News, events, and articles for the Catalyst Network of Communities.

A Teen's Reflections on Volunteering at Human Library

A Teen's Reflections on Volunteering at Human Library
by Alison Leocadio

I didn't know what to expect while walking through the automatic doors of the library. I was volunteering for the Human Library event on May 31st. I was nervous and anxious, mainly because this was my first time volunteering at an event like this. My uncle told me that I would be interacting with people, asking how they were, and making sure they were alright. I happen to be a somewhat shy, reserved person who doesn't socialize well with strangers and hearing about this event made my anxiety spike. How long would this be? Would I be able to do something else? Can I just skip this and not go? However, I realized that I needed to go because I’d probably regret it if I didn't.

Being alongside my father made going to this event easier. He sort of eased the anxiety I’d been feeling on the way there and I was somewhat comfortable being there. We arrived at the room where the event would take place and helped set up. At the end of set up, I was already sweating and hot. I don’t know if it was nerves or if the room itself was hot but I was sweating and it’d only been twenty minutes since I’d been there. There was still about an hour or so remaining until people would start arriving. To kill time, my father and I sat down and conversed about random topics. It was about lunchtime so we went inside a room to eat sandwiches and soon enough it was time for the event to start.

Clutching my clipboard, I stood by and waited for a person to escort to one of my stations. Sure enough, someone came and checked out one of the books I was monitoring. I escorted them to the station and wrote down their name and check out time on my sheet. For the first few minutes, I thought everything would be alright and chill. I was wrong. Things started getting hectic with keeping track of check out times for each reader in my section and making sure to check them back in when their time was up. My brain was so focused on keeping time that I forgot to introduce the readers to the books! I didn't interact with the readers as much but I did escort them to their books. That counts as some sort of interaction with the reader, right?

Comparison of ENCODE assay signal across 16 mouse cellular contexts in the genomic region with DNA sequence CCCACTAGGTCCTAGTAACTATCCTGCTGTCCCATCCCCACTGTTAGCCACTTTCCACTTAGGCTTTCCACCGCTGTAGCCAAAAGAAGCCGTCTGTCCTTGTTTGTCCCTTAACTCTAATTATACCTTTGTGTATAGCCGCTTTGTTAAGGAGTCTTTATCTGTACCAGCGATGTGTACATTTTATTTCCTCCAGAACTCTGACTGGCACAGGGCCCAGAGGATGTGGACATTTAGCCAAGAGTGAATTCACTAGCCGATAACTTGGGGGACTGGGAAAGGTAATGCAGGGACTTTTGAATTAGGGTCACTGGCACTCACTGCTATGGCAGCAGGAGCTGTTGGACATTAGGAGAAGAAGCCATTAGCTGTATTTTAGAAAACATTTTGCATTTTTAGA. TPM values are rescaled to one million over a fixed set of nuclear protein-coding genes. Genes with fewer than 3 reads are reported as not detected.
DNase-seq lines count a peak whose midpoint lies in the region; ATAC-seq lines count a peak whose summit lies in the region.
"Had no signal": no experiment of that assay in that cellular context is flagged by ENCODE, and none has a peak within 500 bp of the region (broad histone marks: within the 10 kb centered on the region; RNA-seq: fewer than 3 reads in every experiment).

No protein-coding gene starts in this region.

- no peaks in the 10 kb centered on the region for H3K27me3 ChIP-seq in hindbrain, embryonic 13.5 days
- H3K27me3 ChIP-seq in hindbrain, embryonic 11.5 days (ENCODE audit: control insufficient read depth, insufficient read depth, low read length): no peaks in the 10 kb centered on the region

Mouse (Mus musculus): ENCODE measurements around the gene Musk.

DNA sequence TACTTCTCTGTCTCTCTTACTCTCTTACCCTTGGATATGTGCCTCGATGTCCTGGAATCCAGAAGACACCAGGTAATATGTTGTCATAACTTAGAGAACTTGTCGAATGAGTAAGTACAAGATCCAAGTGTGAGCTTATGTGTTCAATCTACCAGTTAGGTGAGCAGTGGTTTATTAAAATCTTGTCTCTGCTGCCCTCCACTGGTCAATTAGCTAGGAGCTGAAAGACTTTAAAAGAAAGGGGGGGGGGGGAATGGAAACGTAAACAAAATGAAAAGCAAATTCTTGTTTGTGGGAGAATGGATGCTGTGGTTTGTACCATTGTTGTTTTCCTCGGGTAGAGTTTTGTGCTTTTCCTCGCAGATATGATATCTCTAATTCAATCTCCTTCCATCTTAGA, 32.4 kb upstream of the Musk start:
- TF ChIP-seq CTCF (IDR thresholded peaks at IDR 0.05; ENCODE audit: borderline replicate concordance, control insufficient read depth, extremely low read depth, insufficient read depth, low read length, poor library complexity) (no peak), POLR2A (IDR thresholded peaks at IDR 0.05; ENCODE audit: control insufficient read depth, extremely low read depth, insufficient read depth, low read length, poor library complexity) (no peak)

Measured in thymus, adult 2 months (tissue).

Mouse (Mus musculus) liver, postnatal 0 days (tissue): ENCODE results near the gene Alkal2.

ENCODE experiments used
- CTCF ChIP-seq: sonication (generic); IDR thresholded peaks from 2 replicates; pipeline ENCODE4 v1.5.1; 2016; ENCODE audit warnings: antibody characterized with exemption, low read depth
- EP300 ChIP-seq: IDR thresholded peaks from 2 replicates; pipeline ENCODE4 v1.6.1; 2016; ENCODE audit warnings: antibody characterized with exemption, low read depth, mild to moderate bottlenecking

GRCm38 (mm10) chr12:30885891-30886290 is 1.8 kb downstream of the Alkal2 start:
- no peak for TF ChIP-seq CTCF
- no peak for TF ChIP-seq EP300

One great thing about being focused on my responsibilities was that time passed by very quickly. I expected that day to be very long but honestly it went by in the blink of an eye. Before I knew it, it was already time to wrap things up. I noticed that there were no more check outs and it was almost 4:00pm. The event came to a close and I was relieved that it was over. My shoulders were stiff, my brain was pounding, and my eyes ached. Even though I was burned out by the end of the day, I actually really enjoyed volunteering at this event. I loved how fast-paced it was and that I was kept busy all the time. I’m also happy to say that I’d prefer volunteering at an event like this again rather than the previous event I volunteered at raking weeds in the scorching sun. I’m grateful that I came to this event and I look forward to volunteering at events like this in the future.